3 reasons why the RSN travels 5,000km to GuamExercise Pacific Griffin is a biennial maritime exercise between the Republic of Singapore Navy (RSN) and the United States Navy (USN) held in the waters off Guam. Here's why the exercise is significant.
// Report by Teo Jing Ting
// Photos courtesy of RSN
The RSN and the USN are taking part in Exercise Pacific Griffin (XPG) from 24 Sep to 11 Oct.
Held in the waters off Guam, the bilateral maritime exercise involves two frigates from the RSN – RSS Formidable and RSS Intrepid – and four ships from the USN. These comprise the USN's littoral combat ship USS Gabrielle Giffords, destroyer USS Momsen, auxiliary ship USNS Amelia Earhart and a Los Angeles-class submarine.
Supporting air assets include two Republic of Singapore Air Force’s Sikorsky S-70B Seahawk naval helicopters, as well as P-8 Poseidon aircraft and Hawker Hunter fighter jets from the USN.
Here's what you need to know about the exercise:
1) The RSN is able to flex its sea legs and conduct advanced naval warfare and maritime training in the vast waters off Guam.
While XPG is a valuable platform for the two navies to strengthen their mutual cooperation and interoperability, it is also an opportunity for the RSN to conduct high-end realistic training, said RSN Commander First Flotilla and Commanding Officer of 185 Squadron, Colonel (COL) Lim Yu Chuan.
"The waters off Guam provide the vast and open training space that we need to conduct more complex live weapons and live missile firings."
The RSN was also able to achieve multiple breakthroughs during the exercise, added Commanding Officer of RSS Formidable Lieutenant Colonel (LTC) Chuah Meng Soon.
This included the firing of an Aster surface-to-air missile to successfully intercept a low-observable, high-speed aerial target flying at a distance by RSS Formidable – a first in the exercise series.
RSS Intrepid also launched a Harpoon anti-ship missile against a decommissioned USN warship target.
2) The exercise allows the RSN to benchmark against and train with large established navies like the USN.
This is the second time that XPG is being conducted (the first was in 2017).
"The facilities and support in Guam along with assets such as the submarine and anti-submarine warfare aircraft, and resources of the USN allows both navies to conduct high-end and complex warfare training in all dimensions of naval warfare," said LTC Chuah.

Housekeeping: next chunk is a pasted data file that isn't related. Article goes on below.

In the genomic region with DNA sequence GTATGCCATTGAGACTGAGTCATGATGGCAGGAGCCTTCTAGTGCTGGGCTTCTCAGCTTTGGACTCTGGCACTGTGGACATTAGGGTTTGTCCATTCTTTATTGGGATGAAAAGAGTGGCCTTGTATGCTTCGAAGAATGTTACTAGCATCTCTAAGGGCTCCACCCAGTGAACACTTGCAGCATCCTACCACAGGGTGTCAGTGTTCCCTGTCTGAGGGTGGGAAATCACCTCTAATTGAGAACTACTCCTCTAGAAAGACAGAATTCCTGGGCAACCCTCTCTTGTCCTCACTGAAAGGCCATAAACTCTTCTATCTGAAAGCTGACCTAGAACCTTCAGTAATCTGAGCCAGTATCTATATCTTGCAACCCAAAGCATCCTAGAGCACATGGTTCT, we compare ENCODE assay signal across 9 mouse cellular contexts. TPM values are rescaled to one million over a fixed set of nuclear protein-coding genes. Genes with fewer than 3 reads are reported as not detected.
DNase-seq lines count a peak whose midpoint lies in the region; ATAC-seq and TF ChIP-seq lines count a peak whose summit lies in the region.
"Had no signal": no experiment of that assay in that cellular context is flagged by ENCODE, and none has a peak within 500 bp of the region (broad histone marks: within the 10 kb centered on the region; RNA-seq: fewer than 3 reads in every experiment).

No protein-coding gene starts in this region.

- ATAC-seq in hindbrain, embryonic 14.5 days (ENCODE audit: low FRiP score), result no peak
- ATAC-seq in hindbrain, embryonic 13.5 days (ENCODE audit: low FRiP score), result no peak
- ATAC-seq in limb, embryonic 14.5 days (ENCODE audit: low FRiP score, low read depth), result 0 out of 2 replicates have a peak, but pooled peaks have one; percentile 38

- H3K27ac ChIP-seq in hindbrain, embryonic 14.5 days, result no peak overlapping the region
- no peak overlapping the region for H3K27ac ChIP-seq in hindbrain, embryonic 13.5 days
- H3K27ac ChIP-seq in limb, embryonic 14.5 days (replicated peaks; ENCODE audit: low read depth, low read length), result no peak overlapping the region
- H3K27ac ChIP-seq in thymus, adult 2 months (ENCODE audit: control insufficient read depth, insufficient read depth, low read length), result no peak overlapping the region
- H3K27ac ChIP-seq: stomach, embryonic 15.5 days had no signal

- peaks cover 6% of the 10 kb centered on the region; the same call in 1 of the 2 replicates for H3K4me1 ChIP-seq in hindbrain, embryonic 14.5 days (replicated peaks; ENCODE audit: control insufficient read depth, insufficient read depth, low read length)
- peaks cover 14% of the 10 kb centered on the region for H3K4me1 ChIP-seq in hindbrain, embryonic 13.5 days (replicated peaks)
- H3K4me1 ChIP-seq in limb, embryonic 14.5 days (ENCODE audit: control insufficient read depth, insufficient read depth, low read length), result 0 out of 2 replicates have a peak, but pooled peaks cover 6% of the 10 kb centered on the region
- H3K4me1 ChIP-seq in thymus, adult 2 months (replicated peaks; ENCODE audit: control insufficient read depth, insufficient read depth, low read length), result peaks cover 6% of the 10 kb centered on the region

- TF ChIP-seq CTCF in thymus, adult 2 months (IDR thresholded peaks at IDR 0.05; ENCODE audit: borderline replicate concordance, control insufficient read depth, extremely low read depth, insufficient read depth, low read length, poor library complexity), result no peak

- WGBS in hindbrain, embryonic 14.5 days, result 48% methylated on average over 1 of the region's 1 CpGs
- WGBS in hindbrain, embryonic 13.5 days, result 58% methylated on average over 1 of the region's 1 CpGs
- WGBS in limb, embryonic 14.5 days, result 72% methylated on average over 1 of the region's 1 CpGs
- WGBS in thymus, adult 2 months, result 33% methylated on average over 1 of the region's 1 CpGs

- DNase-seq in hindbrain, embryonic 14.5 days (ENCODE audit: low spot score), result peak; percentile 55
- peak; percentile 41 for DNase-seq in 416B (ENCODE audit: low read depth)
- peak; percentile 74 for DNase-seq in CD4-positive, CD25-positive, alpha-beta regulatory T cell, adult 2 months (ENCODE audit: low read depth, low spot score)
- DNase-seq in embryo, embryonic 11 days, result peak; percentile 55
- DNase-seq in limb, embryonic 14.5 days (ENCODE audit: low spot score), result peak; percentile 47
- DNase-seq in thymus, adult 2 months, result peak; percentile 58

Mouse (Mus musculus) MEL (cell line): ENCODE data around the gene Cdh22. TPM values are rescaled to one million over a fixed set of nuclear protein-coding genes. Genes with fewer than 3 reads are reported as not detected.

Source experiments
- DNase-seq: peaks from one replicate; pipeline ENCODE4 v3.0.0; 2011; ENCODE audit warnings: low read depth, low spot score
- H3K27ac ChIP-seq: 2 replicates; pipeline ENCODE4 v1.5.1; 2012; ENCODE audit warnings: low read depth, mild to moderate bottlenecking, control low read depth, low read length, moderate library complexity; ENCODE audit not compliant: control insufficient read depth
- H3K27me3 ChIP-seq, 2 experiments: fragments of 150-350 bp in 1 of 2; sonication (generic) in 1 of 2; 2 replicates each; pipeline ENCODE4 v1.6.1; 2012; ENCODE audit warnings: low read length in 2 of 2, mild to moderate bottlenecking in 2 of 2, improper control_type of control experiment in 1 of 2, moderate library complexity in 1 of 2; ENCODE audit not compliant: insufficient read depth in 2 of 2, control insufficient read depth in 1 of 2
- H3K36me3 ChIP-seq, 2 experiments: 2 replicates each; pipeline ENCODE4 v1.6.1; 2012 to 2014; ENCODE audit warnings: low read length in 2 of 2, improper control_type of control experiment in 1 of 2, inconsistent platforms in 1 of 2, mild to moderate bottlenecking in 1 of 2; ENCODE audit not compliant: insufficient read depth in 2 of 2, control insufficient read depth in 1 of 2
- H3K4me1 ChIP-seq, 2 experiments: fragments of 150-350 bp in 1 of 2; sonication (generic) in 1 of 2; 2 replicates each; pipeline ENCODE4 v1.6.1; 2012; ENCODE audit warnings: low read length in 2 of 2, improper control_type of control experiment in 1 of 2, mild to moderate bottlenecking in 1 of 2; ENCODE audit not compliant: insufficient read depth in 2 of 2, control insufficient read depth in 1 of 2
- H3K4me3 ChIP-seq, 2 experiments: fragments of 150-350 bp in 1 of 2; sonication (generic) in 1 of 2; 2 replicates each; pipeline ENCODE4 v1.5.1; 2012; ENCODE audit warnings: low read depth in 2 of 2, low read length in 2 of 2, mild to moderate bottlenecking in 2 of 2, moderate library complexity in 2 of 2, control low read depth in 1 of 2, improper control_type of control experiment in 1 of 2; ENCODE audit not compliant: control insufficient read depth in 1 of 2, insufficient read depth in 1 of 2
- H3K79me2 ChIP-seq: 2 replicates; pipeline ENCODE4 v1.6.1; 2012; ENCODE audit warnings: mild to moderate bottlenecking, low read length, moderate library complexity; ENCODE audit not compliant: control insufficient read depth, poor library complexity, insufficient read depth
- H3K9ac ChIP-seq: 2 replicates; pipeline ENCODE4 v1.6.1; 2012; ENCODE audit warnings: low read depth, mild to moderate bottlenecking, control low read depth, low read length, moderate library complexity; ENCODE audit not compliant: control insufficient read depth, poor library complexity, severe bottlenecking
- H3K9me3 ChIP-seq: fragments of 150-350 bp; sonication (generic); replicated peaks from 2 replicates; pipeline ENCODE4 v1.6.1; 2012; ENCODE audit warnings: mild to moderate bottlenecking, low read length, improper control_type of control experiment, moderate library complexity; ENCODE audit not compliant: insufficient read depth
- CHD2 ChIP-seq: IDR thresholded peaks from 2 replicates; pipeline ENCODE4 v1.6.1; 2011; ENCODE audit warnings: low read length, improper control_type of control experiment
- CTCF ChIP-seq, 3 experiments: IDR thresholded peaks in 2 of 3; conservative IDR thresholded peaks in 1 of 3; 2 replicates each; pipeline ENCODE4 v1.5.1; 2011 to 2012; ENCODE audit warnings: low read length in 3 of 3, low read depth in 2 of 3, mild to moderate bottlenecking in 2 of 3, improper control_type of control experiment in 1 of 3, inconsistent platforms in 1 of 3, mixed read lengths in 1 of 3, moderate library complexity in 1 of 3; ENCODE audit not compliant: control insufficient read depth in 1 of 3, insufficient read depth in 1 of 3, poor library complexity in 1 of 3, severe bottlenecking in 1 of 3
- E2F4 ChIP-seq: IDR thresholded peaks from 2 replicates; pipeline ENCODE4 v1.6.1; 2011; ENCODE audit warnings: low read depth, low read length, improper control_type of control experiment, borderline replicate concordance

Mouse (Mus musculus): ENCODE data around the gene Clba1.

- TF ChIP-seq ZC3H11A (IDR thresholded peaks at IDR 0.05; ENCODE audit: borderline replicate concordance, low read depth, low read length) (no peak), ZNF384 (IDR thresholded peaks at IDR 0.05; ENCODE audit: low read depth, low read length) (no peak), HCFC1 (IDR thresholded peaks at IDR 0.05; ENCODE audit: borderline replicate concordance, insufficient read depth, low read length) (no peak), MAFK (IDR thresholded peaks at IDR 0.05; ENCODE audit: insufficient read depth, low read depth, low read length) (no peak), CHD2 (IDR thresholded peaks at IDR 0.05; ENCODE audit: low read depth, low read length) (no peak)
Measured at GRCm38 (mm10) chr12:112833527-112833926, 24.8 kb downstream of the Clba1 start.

Training with the USN also allows us to learn from and benchmark our capabilities against them. "The US is an important strategic partner for Singapore… (and) the USN is among the most powerful and established navies in the world."
For instance, both navies had the opportunity to hone their proficiency in tactics, targeting and live firing against a surface target at sea – a decommissioned USN ship.
As the Harpoon anti-ship missile was fired from RSS Intrepid, a Naval Strike Missile was also launched from the USN's littoral combat ship USS Gabrielle Giffords.
The sinking exercise was a highlight for Destroyer Squadron 7 Operations Officer (N3) Lieutenant Commander (Lt. Cmdr.) Matthew Biggerstaff.
"The seamless integration of our navies and air forces to employ several rounds of ordnance to ultimately sink the decommissioned USS Ford was truly awesome."
Commenting on the exercise, Commodore of the USN's Destroyer Squadron 7 Captain (CAPT) Matthew J. Jerbi said that XPG provided important opportunities for realistic at-sea training with live ordnance and conditions that cannot be duplicated otherwise.
"Training alongside our Singapore partners in a complex exercise like this is invaluable," he added.
3) XPG provides the opportunity for the two navies to strengthen ties and build interoperability with one another.
Planners from the RSN and USN have worked together closely to make the exercise as challenging as possible.
As lead US planner and coordinator for the XPG 2019, Lt. Cmdr. Biggerstaff said that he had gained a considerable understanding of the RSN’s planning procedures and their tactics in anti-air, anti-surface and anti-submarine warfare.
"This exercise was successful at emphasising cooperation and strengthening the relationship between the two navies. The whole planning cycle was immensely valuable for learning culturally, how we communicate and plan, and better seeing the expertise everyone brings."
For Weapons Control Systems Supervisor Military Expert (ME) 2 Balasubramaniam, training with the USN gave him an opportunity to improve his domain expertise and learn from them.
"We had to work closely with the USN in many areas, from mission planning to the execution of serials. This allowed us to practice our joint operations and understand each other’s processes better," said ME2 Balasubramaniam.
Noting that the RSN is "a great partner in many ways", CAPT Jerbi said: "We worked very closely together throughout the year. Any opportunity we have to work together, to train together, to go to sea together, we always look forward to and this is just another example of a very strong and enduring relationship."
"I can say without a doubt that the RSN is one of our finest partners."